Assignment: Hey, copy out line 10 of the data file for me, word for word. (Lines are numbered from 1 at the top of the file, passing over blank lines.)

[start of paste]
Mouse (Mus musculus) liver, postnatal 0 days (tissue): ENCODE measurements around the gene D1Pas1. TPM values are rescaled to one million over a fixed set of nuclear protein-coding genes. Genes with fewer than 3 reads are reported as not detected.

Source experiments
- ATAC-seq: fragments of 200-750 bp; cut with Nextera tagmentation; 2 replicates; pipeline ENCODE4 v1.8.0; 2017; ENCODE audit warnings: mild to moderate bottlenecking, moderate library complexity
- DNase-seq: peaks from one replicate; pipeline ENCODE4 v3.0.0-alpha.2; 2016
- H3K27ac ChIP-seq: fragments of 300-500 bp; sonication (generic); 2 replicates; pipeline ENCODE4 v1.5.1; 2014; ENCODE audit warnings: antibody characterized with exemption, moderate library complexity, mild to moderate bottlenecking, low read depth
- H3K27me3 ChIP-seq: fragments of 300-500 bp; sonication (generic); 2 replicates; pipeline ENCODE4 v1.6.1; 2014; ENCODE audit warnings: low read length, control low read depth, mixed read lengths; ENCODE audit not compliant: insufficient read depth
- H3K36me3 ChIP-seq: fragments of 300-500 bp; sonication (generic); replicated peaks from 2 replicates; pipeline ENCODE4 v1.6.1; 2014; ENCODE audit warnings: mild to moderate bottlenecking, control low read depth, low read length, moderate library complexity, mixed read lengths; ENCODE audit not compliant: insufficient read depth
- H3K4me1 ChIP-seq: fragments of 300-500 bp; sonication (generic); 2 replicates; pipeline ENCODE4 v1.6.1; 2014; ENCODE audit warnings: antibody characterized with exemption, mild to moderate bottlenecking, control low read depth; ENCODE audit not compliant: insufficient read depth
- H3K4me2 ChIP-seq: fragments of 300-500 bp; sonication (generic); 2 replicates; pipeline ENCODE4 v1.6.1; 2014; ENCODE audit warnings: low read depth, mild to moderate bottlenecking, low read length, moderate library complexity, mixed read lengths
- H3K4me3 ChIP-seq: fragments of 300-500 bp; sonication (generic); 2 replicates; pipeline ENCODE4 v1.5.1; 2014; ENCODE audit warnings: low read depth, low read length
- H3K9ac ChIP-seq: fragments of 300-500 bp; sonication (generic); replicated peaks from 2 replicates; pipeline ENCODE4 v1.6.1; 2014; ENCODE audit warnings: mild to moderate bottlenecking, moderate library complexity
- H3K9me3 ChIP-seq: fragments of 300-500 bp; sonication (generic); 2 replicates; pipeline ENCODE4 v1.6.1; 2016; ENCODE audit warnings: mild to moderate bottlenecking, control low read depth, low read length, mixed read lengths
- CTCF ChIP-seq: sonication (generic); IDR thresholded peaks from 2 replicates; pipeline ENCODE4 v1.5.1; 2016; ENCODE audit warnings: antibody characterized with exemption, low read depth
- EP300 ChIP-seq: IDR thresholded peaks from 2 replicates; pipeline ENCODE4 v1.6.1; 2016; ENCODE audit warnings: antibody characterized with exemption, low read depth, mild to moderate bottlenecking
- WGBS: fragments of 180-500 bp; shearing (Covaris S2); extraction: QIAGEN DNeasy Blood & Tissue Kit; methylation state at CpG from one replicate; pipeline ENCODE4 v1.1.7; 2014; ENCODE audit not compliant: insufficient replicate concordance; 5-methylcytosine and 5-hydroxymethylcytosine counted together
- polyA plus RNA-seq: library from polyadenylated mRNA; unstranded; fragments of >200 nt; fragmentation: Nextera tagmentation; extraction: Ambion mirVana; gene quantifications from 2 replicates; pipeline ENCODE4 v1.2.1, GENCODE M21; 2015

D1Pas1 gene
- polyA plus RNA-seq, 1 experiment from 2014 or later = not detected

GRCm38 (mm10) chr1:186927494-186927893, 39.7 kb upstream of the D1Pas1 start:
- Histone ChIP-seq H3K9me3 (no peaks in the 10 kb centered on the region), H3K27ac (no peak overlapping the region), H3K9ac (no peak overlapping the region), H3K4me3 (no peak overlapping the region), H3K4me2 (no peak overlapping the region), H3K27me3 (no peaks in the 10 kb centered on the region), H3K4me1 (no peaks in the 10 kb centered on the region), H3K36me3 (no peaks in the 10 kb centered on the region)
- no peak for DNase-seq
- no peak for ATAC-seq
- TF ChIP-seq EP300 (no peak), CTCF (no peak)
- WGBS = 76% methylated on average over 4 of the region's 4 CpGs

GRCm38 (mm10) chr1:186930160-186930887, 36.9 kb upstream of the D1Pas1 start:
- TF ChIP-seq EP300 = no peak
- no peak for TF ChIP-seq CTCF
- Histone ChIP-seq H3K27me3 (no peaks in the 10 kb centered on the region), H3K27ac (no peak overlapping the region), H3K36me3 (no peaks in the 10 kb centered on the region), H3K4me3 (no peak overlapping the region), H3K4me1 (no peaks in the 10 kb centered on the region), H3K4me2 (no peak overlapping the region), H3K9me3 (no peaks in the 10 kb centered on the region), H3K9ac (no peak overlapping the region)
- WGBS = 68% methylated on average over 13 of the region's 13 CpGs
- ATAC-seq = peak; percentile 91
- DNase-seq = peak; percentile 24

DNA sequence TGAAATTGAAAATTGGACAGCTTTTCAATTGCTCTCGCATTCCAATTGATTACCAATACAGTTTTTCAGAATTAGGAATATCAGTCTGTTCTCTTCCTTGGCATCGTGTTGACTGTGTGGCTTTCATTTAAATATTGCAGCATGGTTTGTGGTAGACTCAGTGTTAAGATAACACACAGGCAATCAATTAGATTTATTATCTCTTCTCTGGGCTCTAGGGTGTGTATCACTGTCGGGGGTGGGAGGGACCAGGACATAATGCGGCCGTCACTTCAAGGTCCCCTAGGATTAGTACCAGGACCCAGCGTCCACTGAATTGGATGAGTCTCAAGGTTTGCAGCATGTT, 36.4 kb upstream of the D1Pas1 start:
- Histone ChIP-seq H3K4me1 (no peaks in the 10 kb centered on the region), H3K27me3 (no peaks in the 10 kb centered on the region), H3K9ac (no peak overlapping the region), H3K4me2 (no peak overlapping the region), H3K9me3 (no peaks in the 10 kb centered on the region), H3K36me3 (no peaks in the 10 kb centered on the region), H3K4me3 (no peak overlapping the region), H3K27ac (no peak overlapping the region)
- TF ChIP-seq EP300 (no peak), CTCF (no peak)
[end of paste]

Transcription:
- H3K4me3 ChIP-seq: fragments of 300-500 bp; sonication (generic); 2 replicates; pipeline ENCODE4 v1.5.1; 2014; ENCODE audit warnings: low read depth, low read length